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22 May, 2012

Economy at a crossroads

BRP Bhaskar
Gulf Today

Is the Indian dream fading? With the growth rate sliding, the rupee falling and the stock market going for a spin, this question is being raised within the country and abroad.

Last week a foreign news agency quoted a spokesman of India Inc as saying, “We have a full-blown crisis on our hands.” In a report which painted a picture of a paralysed political leadership and a drifting economy, the agency also quoted former US envoy Tim Roemer as saying the American business community was “increasingly frustrated and fatigued by flip-flops and roll-backs and reversals of decisions.”

Both were batting for acceleration of the globalisation process which has been on hold for some time in the face of strong opposition from some of the Congress party’s allies in the ruling United Progressive Alliance. Foreign and domestic business interests argue that more reform is the answer to India’s current problems but the experience of the fully globalised economies does not bear this out.

India emerged without major injury from the global economic meltdown of 2007 primarily because reform measures had not gone so far as to draw it deep into the financial convulsions of the time.  Foreign investors found it an attractive market and the economy continued to grow at a fast pace.

The scenario has changed somewhat since then. Last month the global agency Standard & Poor’s lowered India’s sovereign credit rating outlook from “stable” to “negative”, citing concerns over rising fiscal deficit and debt burden and lower growth rate.

Officials point out that there has been no general downgrading of credit rating and that the outlook on long-term ratings has in fact been revised from “negative” to “stable”. However, fears that foreign investors may shy away persist.

Finance Minister Pranab Mukherjee, who attributes the current difficulties to the Eurozone downturn, says the government has noted the concerns and is taking steps to strengthen and sustain robust economic growth.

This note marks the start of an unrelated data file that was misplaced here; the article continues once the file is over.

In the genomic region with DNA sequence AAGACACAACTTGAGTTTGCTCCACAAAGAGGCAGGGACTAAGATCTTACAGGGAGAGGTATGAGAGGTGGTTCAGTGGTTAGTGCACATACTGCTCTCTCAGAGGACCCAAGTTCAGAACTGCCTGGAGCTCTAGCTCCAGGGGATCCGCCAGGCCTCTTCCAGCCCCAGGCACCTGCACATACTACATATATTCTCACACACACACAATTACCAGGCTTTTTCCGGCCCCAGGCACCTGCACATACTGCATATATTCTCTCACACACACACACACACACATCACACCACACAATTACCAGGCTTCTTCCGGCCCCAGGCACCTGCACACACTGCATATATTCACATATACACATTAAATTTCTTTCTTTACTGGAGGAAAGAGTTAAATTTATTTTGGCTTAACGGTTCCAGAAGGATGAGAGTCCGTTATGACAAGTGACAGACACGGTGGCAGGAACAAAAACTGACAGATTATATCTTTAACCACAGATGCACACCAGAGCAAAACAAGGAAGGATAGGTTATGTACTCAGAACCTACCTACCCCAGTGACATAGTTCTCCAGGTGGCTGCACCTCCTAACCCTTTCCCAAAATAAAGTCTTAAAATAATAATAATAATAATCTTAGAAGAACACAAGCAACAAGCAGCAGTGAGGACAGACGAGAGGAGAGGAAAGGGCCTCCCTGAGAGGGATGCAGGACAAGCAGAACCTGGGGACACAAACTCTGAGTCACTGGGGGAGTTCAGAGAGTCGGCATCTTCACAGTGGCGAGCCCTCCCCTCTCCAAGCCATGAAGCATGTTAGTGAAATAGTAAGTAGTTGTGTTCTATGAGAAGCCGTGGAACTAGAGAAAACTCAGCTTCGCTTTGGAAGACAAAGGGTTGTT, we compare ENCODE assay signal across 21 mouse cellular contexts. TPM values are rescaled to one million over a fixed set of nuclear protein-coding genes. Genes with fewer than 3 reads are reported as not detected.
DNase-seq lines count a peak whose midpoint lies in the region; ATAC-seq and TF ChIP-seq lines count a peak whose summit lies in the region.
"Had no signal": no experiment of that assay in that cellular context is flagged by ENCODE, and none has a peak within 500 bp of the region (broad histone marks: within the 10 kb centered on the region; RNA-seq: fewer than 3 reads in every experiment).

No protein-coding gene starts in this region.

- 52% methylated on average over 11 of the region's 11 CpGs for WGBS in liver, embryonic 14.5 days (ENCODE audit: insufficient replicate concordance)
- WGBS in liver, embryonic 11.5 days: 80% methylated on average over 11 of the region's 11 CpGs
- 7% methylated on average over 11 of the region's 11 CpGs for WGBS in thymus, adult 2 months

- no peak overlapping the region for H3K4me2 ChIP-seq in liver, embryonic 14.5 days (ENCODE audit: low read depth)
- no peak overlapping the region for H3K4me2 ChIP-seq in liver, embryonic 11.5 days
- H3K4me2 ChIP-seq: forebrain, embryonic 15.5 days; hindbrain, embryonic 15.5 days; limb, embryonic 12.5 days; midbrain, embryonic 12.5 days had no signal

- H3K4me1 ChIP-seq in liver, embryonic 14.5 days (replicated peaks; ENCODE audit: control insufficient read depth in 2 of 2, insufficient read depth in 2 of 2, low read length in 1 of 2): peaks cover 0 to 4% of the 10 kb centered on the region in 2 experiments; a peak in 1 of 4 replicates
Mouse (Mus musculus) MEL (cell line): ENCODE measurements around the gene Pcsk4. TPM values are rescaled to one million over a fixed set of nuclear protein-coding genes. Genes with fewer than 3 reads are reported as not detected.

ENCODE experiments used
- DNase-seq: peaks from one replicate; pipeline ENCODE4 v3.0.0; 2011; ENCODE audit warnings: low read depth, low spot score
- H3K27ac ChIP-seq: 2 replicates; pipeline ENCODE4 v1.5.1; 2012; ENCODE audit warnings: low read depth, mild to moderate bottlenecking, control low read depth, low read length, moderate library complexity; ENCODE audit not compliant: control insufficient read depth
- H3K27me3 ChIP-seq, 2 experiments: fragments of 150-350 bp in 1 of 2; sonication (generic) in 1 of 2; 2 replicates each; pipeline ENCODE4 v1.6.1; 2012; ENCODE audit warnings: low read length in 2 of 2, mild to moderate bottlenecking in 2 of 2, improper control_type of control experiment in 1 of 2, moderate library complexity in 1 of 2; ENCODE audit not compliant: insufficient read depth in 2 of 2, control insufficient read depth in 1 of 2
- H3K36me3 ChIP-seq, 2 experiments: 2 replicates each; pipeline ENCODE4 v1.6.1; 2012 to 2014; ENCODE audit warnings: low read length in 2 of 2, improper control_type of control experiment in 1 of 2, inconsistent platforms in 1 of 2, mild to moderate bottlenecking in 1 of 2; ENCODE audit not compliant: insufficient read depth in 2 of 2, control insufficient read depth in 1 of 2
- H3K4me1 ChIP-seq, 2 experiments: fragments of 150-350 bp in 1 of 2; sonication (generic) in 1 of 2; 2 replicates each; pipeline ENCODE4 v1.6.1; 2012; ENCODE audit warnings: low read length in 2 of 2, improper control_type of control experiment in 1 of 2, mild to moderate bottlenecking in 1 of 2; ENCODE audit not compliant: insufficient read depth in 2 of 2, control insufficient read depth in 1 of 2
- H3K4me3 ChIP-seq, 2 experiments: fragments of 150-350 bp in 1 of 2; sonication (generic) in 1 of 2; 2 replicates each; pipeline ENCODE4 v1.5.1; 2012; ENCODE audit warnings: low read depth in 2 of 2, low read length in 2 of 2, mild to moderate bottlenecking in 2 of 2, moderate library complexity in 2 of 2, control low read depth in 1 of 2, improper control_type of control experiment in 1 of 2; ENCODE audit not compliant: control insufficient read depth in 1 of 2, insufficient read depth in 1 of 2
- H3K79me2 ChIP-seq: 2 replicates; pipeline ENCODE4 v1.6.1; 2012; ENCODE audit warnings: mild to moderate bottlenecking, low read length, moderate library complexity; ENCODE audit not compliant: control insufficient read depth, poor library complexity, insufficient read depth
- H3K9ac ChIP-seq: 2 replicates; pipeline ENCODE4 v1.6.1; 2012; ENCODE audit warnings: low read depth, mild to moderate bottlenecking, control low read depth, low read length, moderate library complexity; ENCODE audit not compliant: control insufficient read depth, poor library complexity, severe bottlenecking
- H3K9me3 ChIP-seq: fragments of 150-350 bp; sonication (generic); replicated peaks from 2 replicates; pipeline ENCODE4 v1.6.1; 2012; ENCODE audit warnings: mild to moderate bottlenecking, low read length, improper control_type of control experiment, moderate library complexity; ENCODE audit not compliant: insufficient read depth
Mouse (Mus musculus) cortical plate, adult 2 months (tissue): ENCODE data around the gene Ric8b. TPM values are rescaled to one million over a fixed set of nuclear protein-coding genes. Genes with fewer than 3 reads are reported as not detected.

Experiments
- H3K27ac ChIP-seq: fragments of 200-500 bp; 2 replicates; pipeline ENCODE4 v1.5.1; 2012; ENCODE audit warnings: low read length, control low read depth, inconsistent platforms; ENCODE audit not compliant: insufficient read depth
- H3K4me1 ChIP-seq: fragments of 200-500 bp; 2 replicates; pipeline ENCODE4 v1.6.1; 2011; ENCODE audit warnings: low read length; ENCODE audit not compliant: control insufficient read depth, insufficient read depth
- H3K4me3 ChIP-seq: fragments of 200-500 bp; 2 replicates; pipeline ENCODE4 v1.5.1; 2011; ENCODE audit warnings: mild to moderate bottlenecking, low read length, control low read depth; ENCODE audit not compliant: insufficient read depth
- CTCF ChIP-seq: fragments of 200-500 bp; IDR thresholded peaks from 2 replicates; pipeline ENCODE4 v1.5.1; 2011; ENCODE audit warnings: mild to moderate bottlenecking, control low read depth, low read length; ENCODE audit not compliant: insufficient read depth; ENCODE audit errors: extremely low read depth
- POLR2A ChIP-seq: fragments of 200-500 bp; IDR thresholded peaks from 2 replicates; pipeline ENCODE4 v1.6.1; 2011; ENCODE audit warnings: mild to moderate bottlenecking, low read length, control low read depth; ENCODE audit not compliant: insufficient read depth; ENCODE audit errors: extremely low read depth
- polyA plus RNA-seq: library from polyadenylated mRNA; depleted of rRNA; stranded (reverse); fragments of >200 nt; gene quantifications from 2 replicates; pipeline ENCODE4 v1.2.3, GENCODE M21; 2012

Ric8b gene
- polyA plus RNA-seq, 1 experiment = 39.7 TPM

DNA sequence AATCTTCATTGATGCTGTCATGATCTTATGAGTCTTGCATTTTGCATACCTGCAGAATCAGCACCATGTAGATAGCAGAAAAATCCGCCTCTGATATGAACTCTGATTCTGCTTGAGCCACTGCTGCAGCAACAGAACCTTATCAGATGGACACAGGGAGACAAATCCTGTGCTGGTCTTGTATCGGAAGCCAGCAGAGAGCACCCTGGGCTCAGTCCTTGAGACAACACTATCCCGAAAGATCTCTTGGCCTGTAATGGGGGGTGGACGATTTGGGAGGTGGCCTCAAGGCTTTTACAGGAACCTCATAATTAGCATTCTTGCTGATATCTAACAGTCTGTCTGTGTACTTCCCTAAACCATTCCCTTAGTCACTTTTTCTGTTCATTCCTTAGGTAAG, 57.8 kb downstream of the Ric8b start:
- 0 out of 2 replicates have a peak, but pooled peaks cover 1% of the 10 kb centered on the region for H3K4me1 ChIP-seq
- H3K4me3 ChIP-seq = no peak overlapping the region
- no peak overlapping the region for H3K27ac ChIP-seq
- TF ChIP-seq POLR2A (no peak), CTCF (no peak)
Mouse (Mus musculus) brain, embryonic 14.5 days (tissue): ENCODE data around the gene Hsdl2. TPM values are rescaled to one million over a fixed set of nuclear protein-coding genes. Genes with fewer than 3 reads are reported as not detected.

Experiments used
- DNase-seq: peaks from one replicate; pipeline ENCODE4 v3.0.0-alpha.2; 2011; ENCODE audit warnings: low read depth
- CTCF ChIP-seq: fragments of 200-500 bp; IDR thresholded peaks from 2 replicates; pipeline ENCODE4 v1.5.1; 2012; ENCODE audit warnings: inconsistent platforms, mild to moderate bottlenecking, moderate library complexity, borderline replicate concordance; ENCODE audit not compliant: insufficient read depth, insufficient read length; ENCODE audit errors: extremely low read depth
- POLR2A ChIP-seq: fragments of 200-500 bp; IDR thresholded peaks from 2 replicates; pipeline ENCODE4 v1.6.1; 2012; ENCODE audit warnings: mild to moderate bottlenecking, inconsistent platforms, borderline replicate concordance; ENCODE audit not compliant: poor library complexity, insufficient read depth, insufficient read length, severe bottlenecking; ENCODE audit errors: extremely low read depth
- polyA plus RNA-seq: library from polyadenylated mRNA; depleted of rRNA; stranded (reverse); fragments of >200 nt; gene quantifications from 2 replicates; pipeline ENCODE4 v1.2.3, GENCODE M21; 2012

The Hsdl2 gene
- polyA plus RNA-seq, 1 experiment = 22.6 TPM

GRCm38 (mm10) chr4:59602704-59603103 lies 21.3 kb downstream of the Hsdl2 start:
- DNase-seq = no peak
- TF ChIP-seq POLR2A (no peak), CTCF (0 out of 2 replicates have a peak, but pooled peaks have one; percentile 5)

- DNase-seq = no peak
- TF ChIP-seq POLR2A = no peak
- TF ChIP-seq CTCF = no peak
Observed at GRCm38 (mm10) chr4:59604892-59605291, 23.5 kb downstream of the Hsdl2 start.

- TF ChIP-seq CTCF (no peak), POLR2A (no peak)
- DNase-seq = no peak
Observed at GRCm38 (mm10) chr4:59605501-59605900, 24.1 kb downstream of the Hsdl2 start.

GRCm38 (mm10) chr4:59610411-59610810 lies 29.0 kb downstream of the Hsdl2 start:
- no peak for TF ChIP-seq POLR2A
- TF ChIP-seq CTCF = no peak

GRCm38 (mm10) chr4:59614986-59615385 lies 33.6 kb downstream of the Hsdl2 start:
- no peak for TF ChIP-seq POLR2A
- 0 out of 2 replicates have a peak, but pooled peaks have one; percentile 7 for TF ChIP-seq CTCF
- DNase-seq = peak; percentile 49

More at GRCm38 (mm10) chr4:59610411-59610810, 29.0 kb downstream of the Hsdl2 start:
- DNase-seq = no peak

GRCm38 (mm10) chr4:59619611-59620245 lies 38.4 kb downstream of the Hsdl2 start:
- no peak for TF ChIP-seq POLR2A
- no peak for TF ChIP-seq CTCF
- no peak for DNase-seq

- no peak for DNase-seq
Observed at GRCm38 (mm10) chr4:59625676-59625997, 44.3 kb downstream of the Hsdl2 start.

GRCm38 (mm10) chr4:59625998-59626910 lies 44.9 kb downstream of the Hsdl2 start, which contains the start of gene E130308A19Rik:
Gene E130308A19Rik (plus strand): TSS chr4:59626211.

Advocates of accelerated reform attribute the government’s reluctance to move forward to differences between Prime Minister Manmohan Singh and the Finance Minister. They believe Manmohan Singh, who, as Finance Minister, began the process of dismantling the controlled economic system, is willing to go forward but Pranab Mukherjee, who is a pragmatic politician, is holding the government back.

The country no doubt is facing a serious situation. At the end of the last financial year the fiscal deficit stood at Rs522 billion. While the government’s income rose by only 36 per cent in the previous five years the deficit shot up by 312 per cent. The trade deficit mounted to $185 billion. The rupee fell to 54.91 against the dollar, the lowest level so far.

Many believe a slight fall in the value of the rupee was necessary as a corrective measure but with importers buying up dollars to hedge against the global uncertainty the decline has gone way beyond the desirable level. Everybody is looking up to the government and the central bank to intervene and arrest the slide but they have to move cautiously lest they should add to inflation, which is already running high.

Foreign and domestic corporate interests consider the situation ripe to press home the International Monetary Fund’s proposal to cut subsidies. When they talk of subsidies, they have in mind the subsidies on food, fertilisers and petroleum products like diesel, kerosene and cooking gas, which by and large benefit the poor and the middle class. They overlook the subsidies that benefit the affluent, which are a bigger drain on the economy than those that benefit the poor.

In the most recent budget, food, fertiliser and petroleum subsidies add up to a mere Rs2,163 billion. The subsidies to the rich, which figure in the document under the head “revenue foregone”, total Rs4,373 billion. The figure includes customs duty waiver of Rs1,953 billion, excise duty waiver of Rs1,691 billion and corporate income tax waiver of Rs729 billion.

In 2008, corporate tax in India was only 17.3 per cent while it ranged between 20.7 per cent and 37.0 per cent in the other BRICS states and between 30 per cent and 50 per cent in the developed economies. Since then it has come down to 14.7 per cent. Is it any wonder that India is producing billionaires faster than any other country?

Emergent India is at a crossroads. It has to decide whether to follow the route that landed the developed economies in the throes of crisis or furrow a new path taking into account its special circumstances. It will be disastrous to let less than one per cent walk away with undue gains and heap new burdens and make life more difficult for more than 99 per cent.--Gulf Today, Sharjah, May 22, 2012.

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